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Methamphetamine

From Academic Kids

Methamphetamine is a synthetic stimulant drug which induces a strong feeling of euphoria and is highly psychologically addictive. Pure methamphetamine is a colorless crystalline solid, sold on the streets as glass, ice, or crystal. It is also sold as less pure crystalline powder called crank or speed, or in rock formation termed tweak, dope, or raw. Methamphetamine was first synthesized in 1919 in Japan by chemist A. Ogata.

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Metamphetamine.png
Methamphetamine's chemical structure


Methamphetamine

(S)-N-methyl-1-phenylpropan-2-amine

CAS number
537-46-2

ATC code

Chemical formula C10H15N
Molecular weight 149.24
Bioavailability ?
Metabolism hepatic
Elimination half life 4-5 hours (normal renal function)
Excretion renal
Pregnancy category C (USA)
Legal status

Schedule II (USA)
Class B (oral) (UK)
Class A (injectable) (UK)

Delivery 5mg tablets
Indicated for:

Recreational uses:

Other uses:

Contraindications:
Side effects:

Severe: (with chronic use)

Cardiovascular:

Endocrinal:

Eye:

Gastrointestinal:

Neurological:

  • altered brain chemistry

Psychological:

Skin:

Miscellaneous:

In some instances, these substances when found on the street are diluted or cut with inert substances like mannitol. In most instances, the methamphetamine is usually of a pure nature, but diluted mainly with the chemicals that were used to synthesize it.

Contents

Production

Methamphetamine is structurally similar to methcathinone, amphetamine, and other stimulants, and it may be produced from ephedrine or pseudoephedrine by chemical reduction. Most of the necessary chemicals are readily available in household products or over-the-counter medicines. This makes methamphetamine appear unusually easy to make, unlike cannabis and cocaine, which are both harvested directly from plants.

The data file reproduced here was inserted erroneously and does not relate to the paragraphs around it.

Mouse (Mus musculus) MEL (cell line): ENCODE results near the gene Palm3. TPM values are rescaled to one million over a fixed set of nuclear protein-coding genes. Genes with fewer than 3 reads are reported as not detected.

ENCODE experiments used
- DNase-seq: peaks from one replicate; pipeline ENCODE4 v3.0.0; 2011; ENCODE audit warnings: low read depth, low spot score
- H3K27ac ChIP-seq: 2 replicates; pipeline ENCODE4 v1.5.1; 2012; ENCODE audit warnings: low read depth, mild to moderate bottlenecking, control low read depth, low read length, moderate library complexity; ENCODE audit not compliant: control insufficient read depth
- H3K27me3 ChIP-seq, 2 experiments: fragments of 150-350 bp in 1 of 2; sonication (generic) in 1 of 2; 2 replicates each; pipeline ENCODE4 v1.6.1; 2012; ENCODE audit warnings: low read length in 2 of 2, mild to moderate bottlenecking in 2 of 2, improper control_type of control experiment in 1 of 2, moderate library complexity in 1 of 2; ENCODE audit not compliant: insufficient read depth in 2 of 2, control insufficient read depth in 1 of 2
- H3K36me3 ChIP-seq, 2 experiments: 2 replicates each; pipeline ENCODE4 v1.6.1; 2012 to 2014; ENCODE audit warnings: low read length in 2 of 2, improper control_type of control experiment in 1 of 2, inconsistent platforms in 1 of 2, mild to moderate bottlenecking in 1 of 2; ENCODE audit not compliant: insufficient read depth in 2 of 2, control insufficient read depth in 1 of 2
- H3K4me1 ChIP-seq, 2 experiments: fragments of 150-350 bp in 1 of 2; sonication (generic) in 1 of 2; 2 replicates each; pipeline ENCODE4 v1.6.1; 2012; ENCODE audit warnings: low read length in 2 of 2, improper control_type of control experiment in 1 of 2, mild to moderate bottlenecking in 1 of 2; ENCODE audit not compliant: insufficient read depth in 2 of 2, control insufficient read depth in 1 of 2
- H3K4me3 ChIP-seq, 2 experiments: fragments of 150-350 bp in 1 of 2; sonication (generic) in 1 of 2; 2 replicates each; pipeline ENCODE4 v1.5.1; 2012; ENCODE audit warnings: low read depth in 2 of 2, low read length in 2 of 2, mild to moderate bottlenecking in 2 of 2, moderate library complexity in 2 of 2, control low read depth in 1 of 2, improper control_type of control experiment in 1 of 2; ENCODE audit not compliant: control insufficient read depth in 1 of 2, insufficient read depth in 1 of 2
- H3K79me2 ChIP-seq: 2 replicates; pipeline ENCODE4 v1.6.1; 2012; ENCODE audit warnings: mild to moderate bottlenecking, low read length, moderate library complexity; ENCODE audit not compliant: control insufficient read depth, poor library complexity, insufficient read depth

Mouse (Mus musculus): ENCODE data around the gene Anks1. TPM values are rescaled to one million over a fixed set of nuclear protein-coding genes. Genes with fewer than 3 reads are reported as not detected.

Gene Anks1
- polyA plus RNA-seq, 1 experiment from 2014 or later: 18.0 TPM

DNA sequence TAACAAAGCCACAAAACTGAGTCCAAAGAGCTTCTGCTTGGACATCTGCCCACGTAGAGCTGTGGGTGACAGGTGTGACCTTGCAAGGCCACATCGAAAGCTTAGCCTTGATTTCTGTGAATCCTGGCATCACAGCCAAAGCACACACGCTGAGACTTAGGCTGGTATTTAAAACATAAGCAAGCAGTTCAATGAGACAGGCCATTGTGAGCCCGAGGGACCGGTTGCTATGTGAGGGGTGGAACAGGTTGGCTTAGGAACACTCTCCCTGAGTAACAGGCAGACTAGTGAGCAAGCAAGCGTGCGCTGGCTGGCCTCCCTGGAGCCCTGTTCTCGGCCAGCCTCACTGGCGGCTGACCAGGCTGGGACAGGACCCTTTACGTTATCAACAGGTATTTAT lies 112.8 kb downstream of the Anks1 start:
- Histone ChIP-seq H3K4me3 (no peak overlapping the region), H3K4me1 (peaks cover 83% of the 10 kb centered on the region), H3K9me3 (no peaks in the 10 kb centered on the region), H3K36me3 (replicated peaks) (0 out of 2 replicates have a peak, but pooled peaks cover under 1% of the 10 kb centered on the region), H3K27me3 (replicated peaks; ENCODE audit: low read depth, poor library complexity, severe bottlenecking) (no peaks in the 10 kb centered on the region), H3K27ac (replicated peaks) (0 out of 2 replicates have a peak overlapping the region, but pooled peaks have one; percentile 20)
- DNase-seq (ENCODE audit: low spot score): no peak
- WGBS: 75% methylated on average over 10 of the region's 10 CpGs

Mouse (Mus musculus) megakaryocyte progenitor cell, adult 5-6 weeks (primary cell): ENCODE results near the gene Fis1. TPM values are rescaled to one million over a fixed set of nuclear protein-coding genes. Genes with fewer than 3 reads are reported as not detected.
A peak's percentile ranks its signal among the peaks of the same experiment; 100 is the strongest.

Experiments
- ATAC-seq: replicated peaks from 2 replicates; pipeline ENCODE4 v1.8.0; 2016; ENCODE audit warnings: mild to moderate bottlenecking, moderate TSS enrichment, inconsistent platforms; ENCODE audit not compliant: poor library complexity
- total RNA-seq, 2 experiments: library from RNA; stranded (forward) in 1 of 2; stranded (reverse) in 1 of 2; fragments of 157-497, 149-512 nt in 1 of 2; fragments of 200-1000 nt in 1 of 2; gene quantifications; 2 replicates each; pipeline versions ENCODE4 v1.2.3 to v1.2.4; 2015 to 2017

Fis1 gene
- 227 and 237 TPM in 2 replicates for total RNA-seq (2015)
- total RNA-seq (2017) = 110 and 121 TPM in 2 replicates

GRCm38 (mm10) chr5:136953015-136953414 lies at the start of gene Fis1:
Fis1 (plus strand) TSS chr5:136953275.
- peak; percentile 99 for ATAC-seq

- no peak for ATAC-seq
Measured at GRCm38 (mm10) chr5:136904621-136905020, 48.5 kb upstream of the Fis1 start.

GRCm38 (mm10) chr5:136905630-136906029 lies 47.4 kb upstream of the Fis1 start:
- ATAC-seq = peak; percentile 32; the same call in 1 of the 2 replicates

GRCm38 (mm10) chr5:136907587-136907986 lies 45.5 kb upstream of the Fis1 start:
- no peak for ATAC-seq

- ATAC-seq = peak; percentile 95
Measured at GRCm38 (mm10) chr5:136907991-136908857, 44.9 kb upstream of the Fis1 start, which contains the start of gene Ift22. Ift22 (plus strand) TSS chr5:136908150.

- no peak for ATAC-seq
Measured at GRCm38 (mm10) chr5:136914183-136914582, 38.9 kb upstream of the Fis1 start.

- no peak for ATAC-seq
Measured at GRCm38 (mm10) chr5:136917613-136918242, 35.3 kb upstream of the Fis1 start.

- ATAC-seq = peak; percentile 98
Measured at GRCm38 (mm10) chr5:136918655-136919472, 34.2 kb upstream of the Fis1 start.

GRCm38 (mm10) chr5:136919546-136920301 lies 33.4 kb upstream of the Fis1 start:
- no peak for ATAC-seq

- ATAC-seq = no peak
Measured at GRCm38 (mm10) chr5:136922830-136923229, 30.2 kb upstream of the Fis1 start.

Pseudoephedrine hydrochloride and ephedrine hydrochloride are commonly available decongestant drugs without strong euphoric effects. There are many different syntheses for conversion which can be found on the internet, although these sources are sometimes not trustworthy, and most experienced 'cooks' learned from either chemistry classes or other 'cooks' in person. The synthesis involves moderately dangerous chemicals and processes that could be considered extremely dangerous.

These chemicals are commonly used by people without laboratory training in and around the household for a variety of household uses; however, the production of methamphetamine is not to be confused with these much safer household uses. In fact, when law enforcement finds a methamphetamine lab they must have professionals trained and certified in dealing with meth labs and wearing full hazardous materials protection suits dismantle and dispose of. It is estimated for every 1 pound of methamphetamine produced, 5 pounds of hazardous waste are also produced.

This can result in highly dangerous situations, as the by-products of production are highly toxic in most syntheses, and are sometimes dumped in unsafe places. An example is Phosphine gas, which can be produced when the reaction is allowed to overheat, and which has killed operators of illegal "clan" (clandestine chemistry) or "meth" labs.